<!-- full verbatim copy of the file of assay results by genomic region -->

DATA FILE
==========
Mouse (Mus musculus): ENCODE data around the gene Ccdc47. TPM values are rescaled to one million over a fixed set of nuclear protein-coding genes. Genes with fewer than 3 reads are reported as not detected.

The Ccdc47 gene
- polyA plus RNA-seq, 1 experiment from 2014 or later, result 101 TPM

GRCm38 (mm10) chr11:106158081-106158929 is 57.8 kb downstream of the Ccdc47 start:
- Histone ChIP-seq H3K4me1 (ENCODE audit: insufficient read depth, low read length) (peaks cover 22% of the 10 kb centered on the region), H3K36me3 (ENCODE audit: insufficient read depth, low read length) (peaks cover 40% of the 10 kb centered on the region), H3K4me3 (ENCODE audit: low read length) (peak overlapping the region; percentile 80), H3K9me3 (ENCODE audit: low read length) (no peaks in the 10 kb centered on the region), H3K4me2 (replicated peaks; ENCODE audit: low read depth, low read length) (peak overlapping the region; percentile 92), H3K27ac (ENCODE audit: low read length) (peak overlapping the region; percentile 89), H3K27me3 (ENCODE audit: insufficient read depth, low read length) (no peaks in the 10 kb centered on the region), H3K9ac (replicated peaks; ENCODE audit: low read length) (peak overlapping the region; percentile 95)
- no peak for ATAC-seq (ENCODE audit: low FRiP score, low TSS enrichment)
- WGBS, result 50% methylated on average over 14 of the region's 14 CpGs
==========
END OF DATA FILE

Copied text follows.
Mouse (Mus musculus): ENCODE data around the gene Ccdc47. TPM values are rescaled to one million over a fixed set of nuclear protein-coding genes. Genes with fewer than 3 reads are reported as not detected.

The Ccdc47 gene
- polyA plus RNA-seq, 1 experiment from 2014 or later, result 101 TPM

GRCm38 (mm10) chr11:106158081-106158929 is 57.8 kb downstream of the Ccdc47 start:
- Histone ChIP-seq H3K4me1 (ENCODE audit: insufficient read depth, low read length) (peaks cover 22% of the 10 kb centered on the region), H3K36me3 (ENCODE audit: insufficient read depth, low read length) (peaks cover 40% of the 10 kb centered on the region), H3K4me3 (ENCODE audit: low read length) (peak overlapping the region; percentile 80), H3K9me3 (ENCODE audit: low read length) (no peaks in the 10 kb centered on the region), H3K4me2 (replicated peaks; ENCODE audit: low read depth, low read length) (peak overlapping the region; percentile 92), H3K27ac (ENCODE audit: low read length) (peak overlapping the region; percentile 89), H3K27me3 (ENCODE audit: insufficient read depth, low read length) (no peaks in the 10 kb centered on the region), H3K9ac (replicated peaks; ENCODE audit: low read length) (peak overlapping the region; percentile 95)
- no peak for ATAC-seq (ENCODE audit: low FRiP score, low TSS enrichment)
- WGBS, result 50% methylated on average over 14 of the region's 14 CpGs